“In the coming days we will first transfer, if I remember correctly, four fully operational planes to Ukraine,” Duda told reporters of the Soviet-designed jets.

Sending any fighter jets would mark a crucial development in the conflict and would boost Kyiv’s defence against Russian missile strikes and drone attacks.

Poland has been spearheading efforts to send more equipment to Ukraine and convince the West to follow suit.

These MiGs are still in service in Poland’s air force. They’re in their last years of operation but are still for the most part in full working order
Andrzej Duda, Polish President

Duda said Poland currently has a dozen or so MiG planes that it inherited from the former German Democratic Republic, which they are “on the verge” of sending to Ukraine.

“These MiGs are still in service in Poland’s air force. They’re in their last years of operation but are still for the most part in full working order,” he said.

He also added that MiGs are “jets that Ukrainian pilots can operate today without any additional training.”

A Ukrainian military spokesman said the country was “grateful to our partners”.

“MiGs will not solve the tasks, we need F-16s. But MiGs will help to strengthen our capabilities indeed,” Ukrainian Air Force spokesman Yuriy Ignat said.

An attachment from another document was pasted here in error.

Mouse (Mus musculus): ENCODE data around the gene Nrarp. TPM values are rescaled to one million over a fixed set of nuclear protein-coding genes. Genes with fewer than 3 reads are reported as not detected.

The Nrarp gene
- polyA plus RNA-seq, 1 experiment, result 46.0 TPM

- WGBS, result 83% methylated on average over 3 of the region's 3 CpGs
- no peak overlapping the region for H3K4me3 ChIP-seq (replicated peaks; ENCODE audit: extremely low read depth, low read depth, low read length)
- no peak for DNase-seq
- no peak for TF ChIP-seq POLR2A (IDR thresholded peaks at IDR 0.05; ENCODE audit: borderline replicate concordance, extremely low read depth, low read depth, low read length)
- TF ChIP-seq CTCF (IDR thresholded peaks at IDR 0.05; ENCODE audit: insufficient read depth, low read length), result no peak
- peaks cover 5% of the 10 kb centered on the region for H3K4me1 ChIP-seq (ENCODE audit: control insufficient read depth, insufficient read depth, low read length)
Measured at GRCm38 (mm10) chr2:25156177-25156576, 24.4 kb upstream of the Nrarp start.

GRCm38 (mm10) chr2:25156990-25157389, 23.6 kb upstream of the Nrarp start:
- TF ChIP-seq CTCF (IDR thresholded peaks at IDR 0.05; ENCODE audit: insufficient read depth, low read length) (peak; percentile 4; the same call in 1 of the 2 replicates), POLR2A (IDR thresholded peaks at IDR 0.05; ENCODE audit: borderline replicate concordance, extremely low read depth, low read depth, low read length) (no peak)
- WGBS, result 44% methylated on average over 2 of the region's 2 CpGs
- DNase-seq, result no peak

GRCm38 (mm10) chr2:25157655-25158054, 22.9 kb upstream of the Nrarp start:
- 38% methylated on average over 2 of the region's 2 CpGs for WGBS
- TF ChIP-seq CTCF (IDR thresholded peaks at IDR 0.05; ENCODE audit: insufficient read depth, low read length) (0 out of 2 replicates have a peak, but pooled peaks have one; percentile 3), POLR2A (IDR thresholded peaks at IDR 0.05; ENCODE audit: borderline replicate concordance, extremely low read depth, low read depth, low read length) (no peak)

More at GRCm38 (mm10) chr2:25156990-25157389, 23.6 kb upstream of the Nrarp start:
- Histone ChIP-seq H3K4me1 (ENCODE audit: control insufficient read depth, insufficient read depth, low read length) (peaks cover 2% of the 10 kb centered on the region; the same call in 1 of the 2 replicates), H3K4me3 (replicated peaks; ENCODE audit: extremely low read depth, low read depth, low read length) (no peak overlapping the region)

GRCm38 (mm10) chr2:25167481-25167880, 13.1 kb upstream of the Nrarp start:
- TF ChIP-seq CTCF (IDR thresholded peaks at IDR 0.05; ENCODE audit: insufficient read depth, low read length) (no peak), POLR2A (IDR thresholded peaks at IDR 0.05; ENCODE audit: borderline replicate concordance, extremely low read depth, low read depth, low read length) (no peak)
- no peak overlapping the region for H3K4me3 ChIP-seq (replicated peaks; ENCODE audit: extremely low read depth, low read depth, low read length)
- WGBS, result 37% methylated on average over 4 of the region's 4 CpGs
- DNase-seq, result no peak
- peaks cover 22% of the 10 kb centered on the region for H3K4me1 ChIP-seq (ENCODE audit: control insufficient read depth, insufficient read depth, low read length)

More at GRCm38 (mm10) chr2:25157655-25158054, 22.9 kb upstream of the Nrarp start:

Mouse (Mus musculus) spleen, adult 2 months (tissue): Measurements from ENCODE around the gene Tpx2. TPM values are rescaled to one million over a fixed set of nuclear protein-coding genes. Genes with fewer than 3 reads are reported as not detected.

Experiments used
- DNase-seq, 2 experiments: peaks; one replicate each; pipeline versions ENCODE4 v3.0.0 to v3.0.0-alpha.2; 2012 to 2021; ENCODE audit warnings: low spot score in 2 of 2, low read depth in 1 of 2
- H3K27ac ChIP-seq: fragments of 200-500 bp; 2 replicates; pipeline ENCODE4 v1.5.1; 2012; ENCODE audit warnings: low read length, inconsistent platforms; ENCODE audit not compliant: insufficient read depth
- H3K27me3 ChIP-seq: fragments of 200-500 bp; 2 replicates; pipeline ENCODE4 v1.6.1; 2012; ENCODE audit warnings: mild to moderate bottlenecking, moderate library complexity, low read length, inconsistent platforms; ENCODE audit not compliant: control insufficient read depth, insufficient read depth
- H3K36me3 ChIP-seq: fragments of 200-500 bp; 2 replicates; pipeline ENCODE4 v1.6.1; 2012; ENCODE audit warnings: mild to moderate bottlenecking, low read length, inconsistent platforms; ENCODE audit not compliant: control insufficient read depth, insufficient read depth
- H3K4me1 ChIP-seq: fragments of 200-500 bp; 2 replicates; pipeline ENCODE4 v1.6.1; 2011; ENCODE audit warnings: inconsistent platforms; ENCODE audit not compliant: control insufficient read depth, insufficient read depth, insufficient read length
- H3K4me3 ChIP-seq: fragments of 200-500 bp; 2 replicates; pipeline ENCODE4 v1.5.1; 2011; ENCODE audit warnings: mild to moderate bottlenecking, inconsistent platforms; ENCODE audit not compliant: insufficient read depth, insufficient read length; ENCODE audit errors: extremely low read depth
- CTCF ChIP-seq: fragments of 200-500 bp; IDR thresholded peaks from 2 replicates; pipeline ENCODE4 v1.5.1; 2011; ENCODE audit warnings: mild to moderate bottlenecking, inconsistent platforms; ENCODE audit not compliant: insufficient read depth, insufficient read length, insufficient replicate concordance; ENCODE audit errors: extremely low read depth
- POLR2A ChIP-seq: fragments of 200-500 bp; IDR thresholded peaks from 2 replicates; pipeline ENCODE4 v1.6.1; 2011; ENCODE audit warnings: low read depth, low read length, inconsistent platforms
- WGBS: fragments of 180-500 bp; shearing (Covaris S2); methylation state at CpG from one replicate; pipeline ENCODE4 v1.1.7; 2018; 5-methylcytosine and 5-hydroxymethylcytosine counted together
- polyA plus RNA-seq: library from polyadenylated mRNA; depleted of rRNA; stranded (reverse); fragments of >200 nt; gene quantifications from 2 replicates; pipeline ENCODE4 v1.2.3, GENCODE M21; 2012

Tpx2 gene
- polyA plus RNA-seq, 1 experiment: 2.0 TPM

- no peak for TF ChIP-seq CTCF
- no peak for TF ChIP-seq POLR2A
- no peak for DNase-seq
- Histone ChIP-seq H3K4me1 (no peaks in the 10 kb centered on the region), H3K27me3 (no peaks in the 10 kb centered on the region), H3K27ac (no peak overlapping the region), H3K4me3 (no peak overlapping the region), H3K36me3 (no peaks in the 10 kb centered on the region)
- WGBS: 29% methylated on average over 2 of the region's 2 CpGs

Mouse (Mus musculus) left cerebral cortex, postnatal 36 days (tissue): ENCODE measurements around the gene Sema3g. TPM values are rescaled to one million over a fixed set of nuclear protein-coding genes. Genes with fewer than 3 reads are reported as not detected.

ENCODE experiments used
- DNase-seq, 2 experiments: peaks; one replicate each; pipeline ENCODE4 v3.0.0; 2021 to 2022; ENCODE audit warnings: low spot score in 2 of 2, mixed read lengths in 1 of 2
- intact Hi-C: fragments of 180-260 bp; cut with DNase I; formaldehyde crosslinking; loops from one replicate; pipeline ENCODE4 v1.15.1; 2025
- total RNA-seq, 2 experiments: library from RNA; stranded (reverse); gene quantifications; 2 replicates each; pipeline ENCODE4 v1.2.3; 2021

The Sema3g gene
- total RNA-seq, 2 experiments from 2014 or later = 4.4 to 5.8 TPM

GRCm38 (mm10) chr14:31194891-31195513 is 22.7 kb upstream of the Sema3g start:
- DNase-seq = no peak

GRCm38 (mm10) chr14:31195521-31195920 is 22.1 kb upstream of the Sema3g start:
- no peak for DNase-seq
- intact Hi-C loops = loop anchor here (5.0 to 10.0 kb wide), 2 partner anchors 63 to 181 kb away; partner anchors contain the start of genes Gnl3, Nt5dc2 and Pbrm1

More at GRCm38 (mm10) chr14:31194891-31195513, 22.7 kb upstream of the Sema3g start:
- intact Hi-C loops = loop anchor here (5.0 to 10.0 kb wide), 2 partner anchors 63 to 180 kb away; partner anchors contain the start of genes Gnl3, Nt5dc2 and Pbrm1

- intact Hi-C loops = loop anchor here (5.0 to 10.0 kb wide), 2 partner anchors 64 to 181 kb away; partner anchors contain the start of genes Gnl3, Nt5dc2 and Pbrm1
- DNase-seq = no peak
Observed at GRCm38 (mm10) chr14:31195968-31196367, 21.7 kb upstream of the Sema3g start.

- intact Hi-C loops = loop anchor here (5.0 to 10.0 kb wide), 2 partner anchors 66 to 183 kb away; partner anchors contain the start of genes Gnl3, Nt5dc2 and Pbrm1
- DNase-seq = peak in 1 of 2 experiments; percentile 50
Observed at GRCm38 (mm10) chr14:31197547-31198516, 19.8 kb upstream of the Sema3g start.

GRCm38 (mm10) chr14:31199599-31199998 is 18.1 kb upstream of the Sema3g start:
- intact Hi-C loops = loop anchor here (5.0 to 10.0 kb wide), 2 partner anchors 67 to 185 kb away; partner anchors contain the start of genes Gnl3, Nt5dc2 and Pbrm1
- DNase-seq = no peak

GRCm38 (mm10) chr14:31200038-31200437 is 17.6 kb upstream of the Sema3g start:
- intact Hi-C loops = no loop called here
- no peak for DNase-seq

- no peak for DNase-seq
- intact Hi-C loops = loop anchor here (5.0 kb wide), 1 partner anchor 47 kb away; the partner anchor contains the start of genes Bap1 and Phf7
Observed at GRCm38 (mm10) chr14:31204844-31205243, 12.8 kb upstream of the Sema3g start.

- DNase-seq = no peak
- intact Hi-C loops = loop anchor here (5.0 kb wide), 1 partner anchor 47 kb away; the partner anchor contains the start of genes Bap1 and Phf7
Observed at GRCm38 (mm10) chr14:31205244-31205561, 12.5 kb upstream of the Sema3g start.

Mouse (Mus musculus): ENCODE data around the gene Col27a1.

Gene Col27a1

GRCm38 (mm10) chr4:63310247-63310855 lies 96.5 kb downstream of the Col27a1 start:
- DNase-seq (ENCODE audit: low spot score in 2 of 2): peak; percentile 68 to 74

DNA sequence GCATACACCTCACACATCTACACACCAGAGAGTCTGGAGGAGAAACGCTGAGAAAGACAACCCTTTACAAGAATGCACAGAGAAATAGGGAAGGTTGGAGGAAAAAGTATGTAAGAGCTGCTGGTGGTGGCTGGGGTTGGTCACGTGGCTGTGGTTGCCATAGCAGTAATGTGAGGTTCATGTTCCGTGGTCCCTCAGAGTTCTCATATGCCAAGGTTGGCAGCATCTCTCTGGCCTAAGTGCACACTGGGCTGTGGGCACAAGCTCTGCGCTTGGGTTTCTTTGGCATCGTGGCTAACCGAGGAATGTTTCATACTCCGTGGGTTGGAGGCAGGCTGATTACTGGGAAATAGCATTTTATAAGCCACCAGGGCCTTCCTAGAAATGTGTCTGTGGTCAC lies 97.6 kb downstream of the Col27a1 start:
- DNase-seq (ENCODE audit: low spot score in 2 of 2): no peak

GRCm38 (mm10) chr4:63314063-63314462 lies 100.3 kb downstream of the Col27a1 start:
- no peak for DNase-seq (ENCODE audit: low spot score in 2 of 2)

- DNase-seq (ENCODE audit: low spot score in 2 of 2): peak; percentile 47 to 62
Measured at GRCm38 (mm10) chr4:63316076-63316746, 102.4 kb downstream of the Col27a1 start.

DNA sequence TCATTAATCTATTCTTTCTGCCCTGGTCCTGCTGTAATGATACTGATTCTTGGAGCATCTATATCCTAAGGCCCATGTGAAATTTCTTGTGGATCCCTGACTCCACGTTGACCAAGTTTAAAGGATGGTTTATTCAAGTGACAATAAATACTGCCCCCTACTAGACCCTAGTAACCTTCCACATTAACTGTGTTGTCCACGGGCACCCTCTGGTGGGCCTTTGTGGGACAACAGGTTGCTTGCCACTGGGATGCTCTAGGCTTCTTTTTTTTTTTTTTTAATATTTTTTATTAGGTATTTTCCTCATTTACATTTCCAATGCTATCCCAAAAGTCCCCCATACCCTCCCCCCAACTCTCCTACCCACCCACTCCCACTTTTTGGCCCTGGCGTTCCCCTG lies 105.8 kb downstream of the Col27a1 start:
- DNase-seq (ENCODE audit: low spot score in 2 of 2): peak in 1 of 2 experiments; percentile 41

Slovakia also mulling planes

There was no immediate comment from Moscow on the Polish decision. But the Kremlin has repeatedly said that Western arms supplies to Ukraine will only prolong the conflict, increase Ukrainian civilian suffering and have no impact on Russia’s military aims.

Poland’s move to become the first country to send MiG-29 warplanes to Ukraine does “not change” the US decision against sending its own warplanes to Kyiv, the White House said.

“It doesn’t change our calculus with regards to F16s,” National Security Council spokesman John Kirby told reporters, referring to the US-built fighter jet.

Earlier Thursday, Polish Defence Minister Mariusz Blaszczak had said Poland wanted to transfer MiG-29 planes to Ukraine “within the framework of a larger coalition of countries”.

Asked about the countries in the coalition, Blaszczak mentioned Slovakia but added that “of course we are open to others.”

“We absolutely want to conduct our activity within the framework of a coalition,” he added.

Last year, Poland’s neighbour Slovakia had said it was willing to discuss sending MiG-29 planes to help replace losses to Ukraine’s current stocks.

However no final decisions have been taken.

Duda made the Polish announcement following talks with visiting Czech counterpart Petr Pavel, a former NATO general.

The MiGs transferred by Warsaw to Ukraine will be replaced at home with South Korean FA-50 planes bought by Poland, followed by American F-35s.

The president’s comments also came after his defence minister had earlier said Polish counterintelligence had dismantled a Russian spy ring.